Sebelius and Holder made the announcement at the University of Massachusetts, Boston at the fourth regional health care fraud prevention summit. The Attorney General and the HHS Secretary have crisscrossed the country this year bringing together a wide array of federal, state and local partners, beneficiaries, and providers to discuss innovative ways to eliminate fraud within the U.S. health care system.
"This has been a remarkable year for cracking down on health care fraud - and our success has been built on initiatives like these combining the experience and insight of our law enforcement teams with new resources and cutting-edge technology," said Secretary Sebelius. "Thanks to the new tools and resources provided under the Affordable Care Act, we are more effective at going after the fraudsters that are stealing taxpayer dollars."
"Here in Boston and in communities across the country, health care fraud schemes are being aggressively and permanently shut down. The District of Massachusetts, with U.S. Attorney Carmen Ortiz at its helm, has recovered more than $4 billion in civil and criminal health-care fraud settlements over the past two years," said Attorney General Eric Holder. "These actions are in large part because of the great work being led by Health Care Fraud Prevention and Enforcement Action Team. Through this initiative, we are working in partnership with government, law enforcement and industry leaders to protect taxpayer dollars, control health care costs, and ensure the strength and integrity of our most essential health care programs. Simply put, we have taken our fight against health case fraud to a new level, and I am committed to continued collaboration, vigilance, and progress."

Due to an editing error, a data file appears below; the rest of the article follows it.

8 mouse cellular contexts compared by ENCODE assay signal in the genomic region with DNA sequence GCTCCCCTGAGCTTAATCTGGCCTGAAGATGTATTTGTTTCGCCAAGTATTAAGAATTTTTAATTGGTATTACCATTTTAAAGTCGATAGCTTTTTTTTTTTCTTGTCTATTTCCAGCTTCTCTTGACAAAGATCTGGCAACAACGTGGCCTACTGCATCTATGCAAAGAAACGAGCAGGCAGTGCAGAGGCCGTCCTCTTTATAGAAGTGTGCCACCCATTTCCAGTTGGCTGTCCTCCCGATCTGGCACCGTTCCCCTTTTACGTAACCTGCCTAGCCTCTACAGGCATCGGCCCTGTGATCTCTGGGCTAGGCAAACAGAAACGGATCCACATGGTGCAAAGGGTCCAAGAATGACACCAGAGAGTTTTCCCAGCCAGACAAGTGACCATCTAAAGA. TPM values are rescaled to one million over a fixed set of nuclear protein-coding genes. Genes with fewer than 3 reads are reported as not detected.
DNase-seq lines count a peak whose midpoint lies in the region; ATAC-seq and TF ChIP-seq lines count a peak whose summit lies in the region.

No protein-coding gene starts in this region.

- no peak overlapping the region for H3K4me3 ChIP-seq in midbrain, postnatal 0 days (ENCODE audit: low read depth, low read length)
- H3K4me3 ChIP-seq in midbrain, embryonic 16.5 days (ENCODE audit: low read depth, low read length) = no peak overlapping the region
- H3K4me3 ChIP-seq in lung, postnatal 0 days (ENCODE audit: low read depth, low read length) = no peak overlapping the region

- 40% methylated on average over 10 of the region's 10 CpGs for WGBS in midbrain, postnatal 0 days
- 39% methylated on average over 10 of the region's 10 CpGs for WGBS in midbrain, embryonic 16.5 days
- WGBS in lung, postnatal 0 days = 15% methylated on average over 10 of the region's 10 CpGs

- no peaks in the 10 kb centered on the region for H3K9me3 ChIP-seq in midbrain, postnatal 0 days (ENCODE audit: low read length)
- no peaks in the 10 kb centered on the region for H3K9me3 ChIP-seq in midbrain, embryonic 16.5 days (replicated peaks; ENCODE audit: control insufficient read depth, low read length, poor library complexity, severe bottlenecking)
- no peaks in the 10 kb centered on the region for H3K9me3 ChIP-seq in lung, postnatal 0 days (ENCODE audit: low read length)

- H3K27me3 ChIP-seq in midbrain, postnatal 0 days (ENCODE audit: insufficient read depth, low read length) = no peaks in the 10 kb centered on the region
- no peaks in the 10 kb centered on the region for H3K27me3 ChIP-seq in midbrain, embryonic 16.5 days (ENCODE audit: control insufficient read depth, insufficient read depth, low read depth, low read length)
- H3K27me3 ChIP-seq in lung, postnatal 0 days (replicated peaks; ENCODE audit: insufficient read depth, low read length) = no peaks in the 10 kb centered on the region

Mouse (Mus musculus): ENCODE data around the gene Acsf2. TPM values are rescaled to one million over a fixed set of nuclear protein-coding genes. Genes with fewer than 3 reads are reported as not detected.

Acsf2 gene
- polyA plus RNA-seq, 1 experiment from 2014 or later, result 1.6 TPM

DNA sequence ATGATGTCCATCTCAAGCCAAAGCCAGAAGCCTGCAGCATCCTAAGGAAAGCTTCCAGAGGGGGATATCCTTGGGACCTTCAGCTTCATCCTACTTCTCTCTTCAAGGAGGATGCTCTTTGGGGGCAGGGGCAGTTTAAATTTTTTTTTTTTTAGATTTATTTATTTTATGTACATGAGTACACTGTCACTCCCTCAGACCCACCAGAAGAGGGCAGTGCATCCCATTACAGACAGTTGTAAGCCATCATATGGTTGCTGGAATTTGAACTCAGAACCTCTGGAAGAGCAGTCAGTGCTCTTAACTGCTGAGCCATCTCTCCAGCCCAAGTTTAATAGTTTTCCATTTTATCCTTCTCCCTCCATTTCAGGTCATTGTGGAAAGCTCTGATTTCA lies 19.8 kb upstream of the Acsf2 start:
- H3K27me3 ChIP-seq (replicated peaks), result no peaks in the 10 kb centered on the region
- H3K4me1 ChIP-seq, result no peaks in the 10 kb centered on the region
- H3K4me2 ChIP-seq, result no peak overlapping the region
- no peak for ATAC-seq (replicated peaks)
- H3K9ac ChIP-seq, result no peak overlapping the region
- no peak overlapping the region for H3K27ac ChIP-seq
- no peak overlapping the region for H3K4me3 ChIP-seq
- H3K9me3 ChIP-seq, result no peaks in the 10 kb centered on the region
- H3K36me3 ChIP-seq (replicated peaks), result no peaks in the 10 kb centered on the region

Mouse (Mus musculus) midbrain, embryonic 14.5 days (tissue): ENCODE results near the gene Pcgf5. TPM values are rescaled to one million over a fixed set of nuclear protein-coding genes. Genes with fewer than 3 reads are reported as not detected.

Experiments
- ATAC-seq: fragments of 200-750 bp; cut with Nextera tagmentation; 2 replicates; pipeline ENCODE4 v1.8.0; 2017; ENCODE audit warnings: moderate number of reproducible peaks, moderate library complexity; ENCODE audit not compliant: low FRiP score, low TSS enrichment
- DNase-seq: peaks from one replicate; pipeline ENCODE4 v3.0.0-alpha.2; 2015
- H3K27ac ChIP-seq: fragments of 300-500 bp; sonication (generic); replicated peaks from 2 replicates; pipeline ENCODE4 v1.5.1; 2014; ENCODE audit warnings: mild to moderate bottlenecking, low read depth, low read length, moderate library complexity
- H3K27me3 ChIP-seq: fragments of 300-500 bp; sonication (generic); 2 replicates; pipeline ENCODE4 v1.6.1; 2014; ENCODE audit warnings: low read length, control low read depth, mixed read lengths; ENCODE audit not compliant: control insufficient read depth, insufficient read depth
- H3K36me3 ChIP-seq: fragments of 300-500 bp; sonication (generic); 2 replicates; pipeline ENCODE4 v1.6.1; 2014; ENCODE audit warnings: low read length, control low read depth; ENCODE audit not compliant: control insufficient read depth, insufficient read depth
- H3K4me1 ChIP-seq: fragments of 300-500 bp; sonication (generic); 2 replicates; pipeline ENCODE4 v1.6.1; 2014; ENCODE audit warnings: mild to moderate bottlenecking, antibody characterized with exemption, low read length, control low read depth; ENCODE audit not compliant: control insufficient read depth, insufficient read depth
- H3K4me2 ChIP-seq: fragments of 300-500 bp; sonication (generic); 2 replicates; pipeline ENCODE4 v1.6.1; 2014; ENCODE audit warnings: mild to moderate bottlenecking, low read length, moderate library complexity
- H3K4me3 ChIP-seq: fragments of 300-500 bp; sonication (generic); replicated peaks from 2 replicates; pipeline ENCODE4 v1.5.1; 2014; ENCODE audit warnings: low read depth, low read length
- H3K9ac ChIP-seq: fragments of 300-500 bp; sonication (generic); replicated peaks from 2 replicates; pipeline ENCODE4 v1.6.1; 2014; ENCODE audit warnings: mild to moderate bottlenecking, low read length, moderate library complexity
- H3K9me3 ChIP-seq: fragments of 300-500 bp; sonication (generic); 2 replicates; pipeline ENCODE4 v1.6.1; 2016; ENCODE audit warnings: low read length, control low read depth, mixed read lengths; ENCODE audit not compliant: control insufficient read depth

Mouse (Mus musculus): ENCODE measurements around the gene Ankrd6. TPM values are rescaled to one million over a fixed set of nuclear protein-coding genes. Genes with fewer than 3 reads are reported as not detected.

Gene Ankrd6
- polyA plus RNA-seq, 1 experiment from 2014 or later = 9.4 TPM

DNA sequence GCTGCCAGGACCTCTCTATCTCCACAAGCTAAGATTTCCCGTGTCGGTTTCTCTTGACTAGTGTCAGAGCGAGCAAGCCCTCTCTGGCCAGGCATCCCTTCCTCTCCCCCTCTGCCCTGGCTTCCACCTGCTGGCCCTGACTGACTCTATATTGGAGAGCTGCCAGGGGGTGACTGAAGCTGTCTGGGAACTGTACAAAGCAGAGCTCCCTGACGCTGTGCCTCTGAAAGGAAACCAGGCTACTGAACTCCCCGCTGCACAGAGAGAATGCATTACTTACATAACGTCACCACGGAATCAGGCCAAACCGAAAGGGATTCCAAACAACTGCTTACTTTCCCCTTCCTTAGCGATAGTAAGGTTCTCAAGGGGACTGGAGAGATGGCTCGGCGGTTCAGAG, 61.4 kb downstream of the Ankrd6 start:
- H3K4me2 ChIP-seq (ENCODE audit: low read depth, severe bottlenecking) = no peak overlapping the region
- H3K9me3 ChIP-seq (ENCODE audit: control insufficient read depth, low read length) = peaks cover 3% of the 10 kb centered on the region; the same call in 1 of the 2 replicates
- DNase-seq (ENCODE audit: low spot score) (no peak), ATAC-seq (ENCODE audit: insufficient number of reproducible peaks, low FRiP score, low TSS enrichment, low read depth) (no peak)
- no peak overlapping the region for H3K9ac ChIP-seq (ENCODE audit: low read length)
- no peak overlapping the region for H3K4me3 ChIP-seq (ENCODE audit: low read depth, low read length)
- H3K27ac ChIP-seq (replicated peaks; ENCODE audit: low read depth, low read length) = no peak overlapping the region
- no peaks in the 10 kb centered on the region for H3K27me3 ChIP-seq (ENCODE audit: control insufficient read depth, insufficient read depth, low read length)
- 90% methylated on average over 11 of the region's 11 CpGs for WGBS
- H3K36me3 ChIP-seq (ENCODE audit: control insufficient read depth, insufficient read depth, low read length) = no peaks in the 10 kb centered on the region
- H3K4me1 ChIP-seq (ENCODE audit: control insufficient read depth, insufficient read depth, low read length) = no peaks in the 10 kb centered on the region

As part of today's Summit, CMS will issue today a solicitation for state-of-the-art fraud fighting analytic tools to help the agency predict and prevent potentially wasteful, abusive or fraudulent payments before they occur. These tools will integrate many of the Agency's pilot programs into the National Fraud Prevention Program and complement the work of the joint HHS and Department of Justice Health Care Fraud Prevention and Enforcement Action Team (HEAT).
"Preventing fraud is more effective than the old 'pay and chase' model of fighting fraud after a sham provider has been paid and disappeared," said CMS Administrator Donald Berwick, M.D. "By using new predictive modeling analytic tools we are better able to expand our efforts to save the millions - and possibly billions - of dollars wasted on waste, fraud and abuse."
Predictive modeling tools are used by banks, credit card companies, insurance and other consumer companies to identify potential fraud before it occurs. CMS is actively exploring using similar systems to identify background information on potential fraudulent actors and links to questionable affiliations. This type of new information will help prevent bad actors from enrolling as health care providers or suppliers for the sole purpose of defrauding the health care system. Other tools will track billing patterns and other information to identify real-time aberrant trends that are indicative of fraud.
CMS, like other healthcare payers, will use the results to take anti-fraud actions before a claim is paid. CMS is already starting to take administrative action to stop payments to "false fronts" in Texas identified through sophisticated predictive modeling. In addition, CMS is implementing new and expanded authority provided in the Affordable Care Act to take such actions, including suspending payments when investigating a credible allegation of fraud.
"Using the most up-to-date technologies and adopting best practices across the nation's health care system, we have a better chance of finding fraudulent and abusive providers before they even start billing Medicare or other health insurance," said Peter Budetti, M.D., director of CMS' Center for Program Integrity.